In response to the Aug. 9 fatal incident between Tony Stewart and Kevin Ward Jr. that led to Ward’s death in a sprint car race on Aug. 9 at Canandaigua (N.Y.) Motorsports Park, NASCAR is instituting an on-track incident procedure that the sanctioning body announced on Friday morning.
“Throughout the history of our sport, NASCAR has reviewed and analyzed situations and occurrences that take place not just in NASCAR racing, but also throughout all motorsports and other sports,” NASCAR Vice President of Competition and Racing Development Robin Pemberton said. “When we believe we can do something to make our sport safer and better for the competitors and others involved in the competition environment, we react quickly. Safety always has been priority number one at NASCAR.”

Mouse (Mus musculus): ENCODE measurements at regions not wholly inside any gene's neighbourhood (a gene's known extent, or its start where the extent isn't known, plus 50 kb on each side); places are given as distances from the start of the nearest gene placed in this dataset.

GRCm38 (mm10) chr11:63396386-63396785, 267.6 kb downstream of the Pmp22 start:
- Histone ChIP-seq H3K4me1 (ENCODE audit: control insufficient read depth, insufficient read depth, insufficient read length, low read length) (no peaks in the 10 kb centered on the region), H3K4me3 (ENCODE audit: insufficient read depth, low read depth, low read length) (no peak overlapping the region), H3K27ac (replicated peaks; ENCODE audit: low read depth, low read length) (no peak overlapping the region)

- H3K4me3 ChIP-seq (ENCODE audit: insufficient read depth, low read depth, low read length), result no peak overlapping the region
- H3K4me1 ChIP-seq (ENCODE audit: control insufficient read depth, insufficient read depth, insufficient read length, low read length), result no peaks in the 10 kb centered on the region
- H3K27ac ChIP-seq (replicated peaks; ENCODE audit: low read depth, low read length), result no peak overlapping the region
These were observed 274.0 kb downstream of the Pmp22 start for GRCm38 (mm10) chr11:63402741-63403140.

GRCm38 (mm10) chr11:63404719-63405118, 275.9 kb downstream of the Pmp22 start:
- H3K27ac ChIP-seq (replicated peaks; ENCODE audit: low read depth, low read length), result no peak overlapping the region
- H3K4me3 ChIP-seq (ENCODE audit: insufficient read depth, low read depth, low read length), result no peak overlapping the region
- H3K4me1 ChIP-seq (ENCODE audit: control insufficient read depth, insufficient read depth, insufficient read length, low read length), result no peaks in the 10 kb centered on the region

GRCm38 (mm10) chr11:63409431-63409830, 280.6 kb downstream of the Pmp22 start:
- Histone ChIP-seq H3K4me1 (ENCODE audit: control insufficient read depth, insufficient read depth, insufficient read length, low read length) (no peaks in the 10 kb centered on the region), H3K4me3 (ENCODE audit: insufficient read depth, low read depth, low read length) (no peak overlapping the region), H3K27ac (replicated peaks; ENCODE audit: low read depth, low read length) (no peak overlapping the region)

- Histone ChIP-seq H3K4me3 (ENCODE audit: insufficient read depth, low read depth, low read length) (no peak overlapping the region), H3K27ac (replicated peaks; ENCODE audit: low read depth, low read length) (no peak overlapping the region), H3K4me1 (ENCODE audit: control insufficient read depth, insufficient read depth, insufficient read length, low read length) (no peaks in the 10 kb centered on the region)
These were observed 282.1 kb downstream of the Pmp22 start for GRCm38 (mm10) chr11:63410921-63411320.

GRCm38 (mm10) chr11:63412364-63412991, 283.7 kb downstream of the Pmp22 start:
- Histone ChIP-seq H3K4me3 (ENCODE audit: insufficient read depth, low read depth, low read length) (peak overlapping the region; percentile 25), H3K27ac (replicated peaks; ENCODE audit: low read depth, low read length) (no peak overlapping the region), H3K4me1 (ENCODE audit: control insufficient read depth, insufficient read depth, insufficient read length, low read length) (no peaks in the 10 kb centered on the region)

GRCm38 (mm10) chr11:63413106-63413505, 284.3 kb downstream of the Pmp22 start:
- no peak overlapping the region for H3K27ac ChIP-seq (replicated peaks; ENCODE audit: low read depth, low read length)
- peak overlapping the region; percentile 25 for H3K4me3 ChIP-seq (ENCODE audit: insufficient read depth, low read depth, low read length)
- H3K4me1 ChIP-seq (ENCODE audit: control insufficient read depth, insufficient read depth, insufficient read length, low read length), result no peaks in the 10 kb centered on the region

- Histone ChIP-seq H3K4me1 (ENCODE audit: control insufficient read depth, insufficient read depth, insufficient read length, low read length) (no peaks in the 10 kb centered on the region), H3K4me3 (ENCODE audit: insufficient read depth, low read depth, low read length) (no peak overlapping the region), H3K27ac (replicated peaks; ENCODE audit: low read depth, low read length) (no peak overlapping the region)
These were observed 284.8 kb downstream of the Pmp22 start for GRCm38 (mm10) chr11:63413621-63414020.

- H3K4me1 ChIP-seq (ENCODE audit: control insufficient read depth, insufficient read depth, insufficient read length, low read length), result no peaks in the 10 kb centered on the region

The new rule basically stipulates that drivers are not to get out of wrecked or stalled race cars until instructed to do so by safety personnel, unless there is fire or smoke in the cockpit of the race car.
Drivers are to shut off electrical power inside the car and, if uninjured, lower the window net. Safety equipment, like helmets and safety belts, are not to be loosened or disconnected until NASCAR officials or safety personnel give their okay.
Also, no drivers or crew members will be allowed to approach the racing surface or apron of the race track. Also, they will not be allowed to approach another moving vehicle.
During caution, other cars should not weave or stray from the line behind the pace car in the vicinity of the incident that brought out the caution.
The new rule will be listed at second 9-16, “On-Track Incident Procedure” in the NASCAR rule book.